same river as my father, but we actually had part of his old claim. We went to the river and found a clearing for us to set up
camp the next spring. Mike took his gold pan and headed down to the water’s edge.
   I followed and sat on a large rock. As I watched the water flow sedately by, a deep sense of relaxation settled over me, the
first I had felt since the beginning of the year. It helped me begin to deal with the fact that I had witnessed Death at work.
   Sallian was the first one in either of our immediate families to die. I had seen the tragedy of death strike my friends but
didn’t understand how devastating it could be until it happened to me.
   We spent the winter in our trailer in Vancouver visiting with my sister, my aunt, and some cousins.
   Near the end of March we drove out of Vancouver eager to get back to our claim. We pulled our trailer in and set up a
campsite was in the middle of tall pine, birch, spruce, and cedar. We could just barely see the mountain tops to the south. The
mountains to the north were higher and made a lovely backdrop to the trees. In the morning I walked through the bush to the
river. I sat on a large triangle-shaped rock and watched the water drift by. A partridge drummed in the distance. Birds sang in
the trees. I took a deep breath of the cool, fresh air. It was a good place to be.
   It rained just about every day for the next couple of weeks. We sat under the trailer awning and listened to the drops hitting
the canvas. Sometimes the awning sagged with the weight of the water and we had to empty it. Sometimes we let it
overflow, creating a waterfall.
   Rain or shine it became my morning ritual to go to the river before breakfast. I loved to sit on my rock and stare at the
water. Because of the rains and the snowmelt in the mountains the river level was rising each day. Soon I was watching logs
and other debris rush past in the torrent. The water dipped over some boulders, and created a backwash when it hit others.
The force of the water was mesmerizing.
   One rare sunny day we went for a walk down the road past our camp. I carried my camera. A short distance from camp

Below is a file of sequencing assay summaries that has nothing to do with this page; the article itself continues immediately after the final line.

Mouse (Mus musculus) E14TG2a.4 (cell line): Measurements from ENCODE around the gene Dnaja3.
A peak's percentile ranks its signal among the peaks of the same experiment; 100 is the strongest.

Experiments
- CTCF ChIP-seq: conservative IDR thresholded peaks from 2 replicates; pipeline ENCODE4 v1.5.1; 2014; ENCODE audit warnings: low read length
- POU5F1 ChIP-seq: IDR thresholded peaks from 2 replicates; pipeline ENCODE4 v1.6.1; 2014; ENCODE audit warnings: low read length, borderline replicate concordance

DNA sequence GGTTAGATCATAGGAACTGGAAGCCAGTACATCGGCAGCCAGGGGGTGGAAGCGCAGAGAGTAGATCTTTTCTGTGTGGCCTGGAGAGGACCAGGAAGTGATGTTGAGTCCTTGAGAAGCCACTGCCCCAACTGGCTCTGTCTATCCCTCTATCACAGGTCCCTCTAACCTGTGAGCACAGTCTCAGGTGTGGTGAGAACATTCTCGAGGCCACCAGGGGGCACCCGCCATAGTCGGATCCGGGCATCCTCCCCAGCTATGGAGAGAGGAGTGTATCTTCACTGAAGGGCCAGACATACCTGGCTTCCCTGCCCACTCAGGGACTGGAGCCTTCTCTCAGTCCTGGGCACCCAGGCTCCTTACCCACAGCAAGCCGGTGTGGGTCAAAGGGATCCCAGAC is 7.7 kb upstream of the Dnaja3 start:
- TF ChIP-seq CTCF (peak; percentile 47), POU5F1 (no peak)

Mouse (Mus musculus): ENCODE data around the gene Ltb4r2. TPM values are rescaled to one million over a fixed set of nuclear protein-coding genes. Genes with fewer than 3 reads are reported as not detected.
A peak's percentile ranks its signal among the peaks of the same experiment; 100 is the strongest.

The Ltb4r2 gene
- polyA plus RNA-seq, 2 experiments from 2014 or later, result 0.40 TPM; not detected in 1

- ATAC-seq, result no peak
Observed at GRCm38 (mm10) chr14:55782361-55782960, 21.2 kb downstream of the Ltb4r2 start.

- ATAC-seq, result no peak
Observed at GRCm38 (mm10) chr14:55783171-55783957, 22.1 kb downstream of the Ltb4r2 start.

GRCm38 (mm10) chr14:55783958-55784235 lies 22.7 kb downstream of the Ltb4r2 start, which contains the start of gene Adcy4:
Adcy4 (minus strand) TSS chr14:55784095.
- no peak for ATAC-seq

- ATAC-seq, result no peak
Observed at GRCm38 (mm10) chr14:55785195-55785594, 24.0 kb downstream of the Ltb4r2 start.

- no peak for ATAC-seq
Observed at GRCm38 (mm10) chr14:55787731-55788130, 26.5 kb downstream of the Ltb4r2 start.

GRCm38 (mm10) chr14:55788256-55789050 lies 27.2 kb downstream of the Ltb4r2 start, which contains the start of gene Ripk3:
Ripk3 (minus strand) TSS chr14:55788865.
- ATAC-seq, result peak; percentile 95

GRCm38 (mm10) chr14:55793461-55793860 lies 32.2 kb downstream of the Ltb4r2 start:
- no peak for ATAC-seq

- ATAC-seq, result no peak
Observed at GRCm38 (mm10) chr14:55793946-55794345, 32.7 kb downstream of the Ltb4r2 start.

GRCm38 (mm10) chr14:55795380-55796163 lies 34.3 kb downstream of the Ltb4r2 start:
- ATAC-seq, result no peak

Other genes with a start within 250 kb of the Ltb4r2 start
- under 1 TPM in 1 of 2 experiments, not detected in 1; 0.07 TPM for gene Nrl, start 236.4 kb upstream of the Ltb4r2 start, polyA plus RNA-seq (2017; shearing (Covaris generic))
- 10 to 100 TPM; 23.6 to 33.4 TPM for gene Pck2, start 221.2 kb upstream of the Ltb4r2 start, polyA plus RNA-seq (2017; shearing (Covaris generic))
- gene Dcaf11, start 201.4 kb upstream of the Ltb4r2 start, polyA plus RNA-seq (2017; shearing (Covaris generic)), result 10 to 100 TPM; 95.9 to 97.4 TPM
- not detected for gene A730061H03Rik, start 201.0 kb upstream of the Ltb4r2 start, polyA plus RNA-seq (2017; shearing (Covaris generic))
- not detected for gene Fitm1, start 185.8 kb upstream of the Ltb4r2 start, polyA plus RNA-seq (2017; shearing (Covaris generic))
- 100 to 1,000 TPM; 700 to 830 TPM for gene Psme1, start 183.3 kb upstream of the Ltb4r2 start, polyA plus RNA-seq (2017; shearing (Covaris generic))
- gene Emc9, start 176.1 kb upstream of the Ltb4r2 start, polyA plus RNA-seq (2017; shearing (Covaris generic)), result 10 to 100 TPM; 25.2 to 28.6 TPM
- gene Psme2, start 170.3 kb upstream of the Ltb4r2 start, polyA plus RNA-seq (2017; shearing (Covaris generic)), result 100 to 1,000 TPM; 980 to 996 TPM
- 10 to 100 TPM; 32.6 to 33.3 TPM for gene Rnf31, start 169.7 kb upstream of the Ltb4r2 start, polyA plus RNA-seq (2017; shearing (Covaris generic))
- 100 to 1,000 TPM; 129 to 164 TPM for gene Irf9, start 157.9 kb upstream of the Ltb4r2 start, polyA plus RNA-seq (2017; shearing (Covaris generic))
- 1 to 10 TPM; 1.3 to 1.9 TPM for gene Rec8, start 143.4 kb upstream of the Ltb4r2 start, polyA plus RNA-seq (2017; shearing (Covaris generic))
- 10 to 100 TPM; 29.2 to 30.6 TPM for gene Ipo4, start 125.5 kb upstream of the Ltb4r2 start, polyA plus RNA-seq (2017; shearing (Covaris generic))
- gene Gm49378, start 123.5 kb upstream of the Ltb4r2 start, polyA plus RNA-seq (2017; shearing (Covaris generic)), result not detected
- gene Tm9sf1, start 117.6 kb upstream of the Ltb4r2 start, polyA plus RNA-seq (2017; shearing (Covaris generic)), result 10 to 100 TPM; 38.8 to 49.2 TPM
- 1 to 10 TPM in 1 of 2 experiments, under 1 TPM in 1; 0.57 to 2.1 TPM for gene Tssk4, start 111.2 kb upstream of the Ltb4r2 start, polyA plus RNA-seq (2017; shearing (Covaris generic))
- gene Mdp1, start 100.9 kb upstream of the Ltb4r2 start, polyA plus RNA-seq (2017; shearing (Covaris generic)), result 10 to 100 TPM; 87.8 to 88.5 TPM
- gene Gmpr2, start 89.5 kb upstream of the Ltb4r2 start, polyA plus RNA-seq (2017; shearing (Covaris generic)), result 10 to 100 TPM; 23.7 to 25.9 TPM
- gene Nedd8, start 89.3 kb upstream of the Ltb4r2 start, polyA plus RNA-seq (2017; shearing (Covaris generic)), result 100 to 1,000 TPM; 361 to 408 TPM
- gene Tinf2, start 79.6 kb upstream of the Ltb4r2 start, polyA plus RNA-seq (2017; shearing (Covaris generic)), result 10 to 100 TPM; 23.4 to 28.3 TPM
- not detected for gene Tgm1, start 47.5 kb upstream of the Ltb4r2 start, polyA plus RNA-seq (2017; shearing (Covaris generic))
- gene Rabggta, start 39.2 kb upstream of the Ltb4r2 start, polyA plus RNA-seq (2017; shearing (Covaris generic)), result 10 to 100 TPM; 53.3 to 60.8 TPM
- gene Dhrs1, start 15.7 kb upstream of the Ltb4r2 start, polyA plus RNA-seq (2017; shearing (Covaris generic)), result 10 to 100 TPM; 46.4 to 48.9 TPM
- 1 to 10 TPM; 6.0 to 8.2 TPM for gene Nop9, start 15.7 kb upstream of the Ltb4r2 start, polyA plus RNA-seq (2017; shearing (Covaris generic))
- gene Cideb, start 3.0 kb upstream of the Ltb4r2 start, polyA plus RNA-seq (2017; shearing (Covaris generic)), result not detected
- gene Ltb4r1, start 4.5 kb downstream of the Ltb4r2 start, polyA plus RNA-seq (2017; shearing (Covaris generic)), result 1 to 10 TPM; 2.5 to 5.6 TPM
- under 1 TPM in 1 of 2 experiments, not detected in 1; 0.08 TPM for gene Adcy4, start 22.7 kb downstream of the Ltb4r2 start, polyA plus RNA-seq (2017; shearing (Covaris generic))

we saw spring water seeping out of a hole under a large rock in the embankment beside the road. Mike reached in the hole to
feel how big it was and found a bottle of wine. It had been opened at one time and then put in there to keep cool. Mike set it
   We followed the long, hilly road as it wound its way through trees and past cow pastures. On our way back we
encountered a herd of deer. They did some scrambling to get into the bush while I did some scrambling to take pictures.
They were faster than me. We reached the spring and Mike decided to set up a water system. He went for a pail and a hose.
When he returned he put one end of the green hose into the hole and soon water began to trickle out of the other end. He let it
run for a while to clean the hose then filled the pail. Mike carried the pail back to camp. We had fresh water for our camp.
   There was always activity around us. We heard rustling and cracking in the bush and it wasn’t unusual for a deer to trot
through the clearing at any time of the day. Birds sang, a woodpecker occasionally tapped on a tree, partridge thumped, and
trees scratched and rubbed against each another in the wind. All day and night there was the thundering of the boulders as the
whirling river water rolled and bumped them against each other.
    As the days warmed the air became filled with the scents of pine and cedar, sweet wild flowers, and the intertwined
fragrances of the bush. Colours sprang up, from pink roses, white dogwood and hazelnuts, and purple and yellow flowers, to